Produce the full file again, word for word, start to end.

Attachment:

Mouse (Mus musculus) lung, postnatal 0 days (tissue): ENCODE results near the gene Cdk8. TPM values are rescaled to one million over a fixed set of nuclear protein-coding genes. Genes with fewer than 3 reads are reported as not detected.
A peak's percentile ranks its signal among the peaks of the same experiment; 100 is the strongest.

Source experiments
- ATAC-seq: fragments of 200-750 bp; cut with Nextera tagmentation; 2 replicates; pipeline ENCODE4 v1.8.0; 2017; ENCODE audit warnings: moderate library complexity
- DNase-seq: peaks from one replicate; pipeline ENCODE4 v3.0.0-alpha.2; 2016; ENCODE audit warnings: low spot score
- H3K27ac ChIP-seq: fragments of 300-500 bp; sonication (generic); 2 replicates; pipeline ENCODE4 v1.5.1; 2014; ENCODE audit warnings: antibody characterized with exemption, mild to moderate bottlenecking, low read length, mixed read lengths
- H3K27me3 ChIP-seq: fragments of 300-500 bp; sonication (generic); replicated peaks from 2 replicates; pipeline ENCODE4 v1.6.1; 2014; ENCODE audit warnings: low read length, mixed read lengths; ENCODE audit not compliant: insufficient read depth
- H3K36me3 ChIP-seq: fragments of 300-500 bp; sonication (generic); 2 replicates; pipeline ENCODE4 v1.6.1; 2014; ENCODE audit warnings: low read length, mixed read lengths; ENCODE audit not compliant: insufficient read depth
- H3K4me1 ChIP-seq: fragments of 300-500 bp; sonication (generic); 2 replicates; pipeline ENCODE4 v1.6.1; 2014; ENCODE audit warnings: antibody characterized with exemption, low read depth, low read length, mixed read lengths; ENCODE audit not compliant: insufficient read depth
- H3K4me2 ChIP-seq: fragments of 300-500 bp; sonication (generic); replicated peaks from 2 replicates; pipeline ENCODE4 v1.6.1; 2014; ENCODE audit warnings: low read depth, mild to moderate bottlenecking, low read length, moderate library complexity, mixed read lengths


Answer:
Mouse (Mus musculus) lung, postnatal 0 days (tissue): ENCODE results near the gene Cdk8. TPM values are rescaled to one million over a fixed set of nuclear protein-coding genes. Genes with fewer than 3 reads are reported as not detected.
A peak's percentile ranks its signal among the peaks of the same experiment; 100 is the strongest.

Source experiments
- ATAC-seq: fragments of 200-750 bp; cut with Nextera tagmentation; 2 replicates; pipeline ENCODE4 v1.8.0; 2017; ENCODE audit warnings: moderate library complexity
- DNase-seq: peaks from one replicate; pipeline ENCODE4 v3.0.0-alpha.2; 2016; ENCODE audit warnings: low spot score
- H3K27ac ChIP-seq: fragments of 300-500 bp; sonication (generic); 2 replicates; pipeline ENCODE4 v1.5.1; 2014; ENCODE audit warnings: antibody characterized with exemption, mild to moderate bottlenecking, low read length, mixed read lengths
- H3K27me3 ChIP-seq: fragments of 300-500 bp; sonication (generic); replicated peaks from 2 replicates; pipeline ENCODE4 v1.6.1; 2014; ENCODE audit warnings: low read length, mixed read lengths; ENCODE audit not compliant: insufficient read depth
- H3K36me3 ChIP-seq: fragments of 300-500 bp; sonication (generic); 2 replicates; pipeline ENCODE4 v1.6.1; 2014; ENCODE audit warnings: low read length, mixed read lengths; ENCODE audit not compliant: insufficient read depth
- H3K4me1 ChIP-seq: fragments of 300-500 bp; sonication (generic); 2 replicates; pipeline ENCODE4 v1.6.1; 2014; ENCODE audit warnings: antibody characterized with exemption, low read depth, low read length, mixed read lengths; ENCODE audit not compliant: insufficient read depth
- H3K4me2 ChIP-seq: fragments of 300-500 bp; sonication (generic); replicated peaks from 2 replicates; pipeline ENCODE4 v1.6.1; 2014; ENCODE audit warnings: low read depth, mild to moderate bottlenecking, low read length, moderate library complexity, mixed read lengths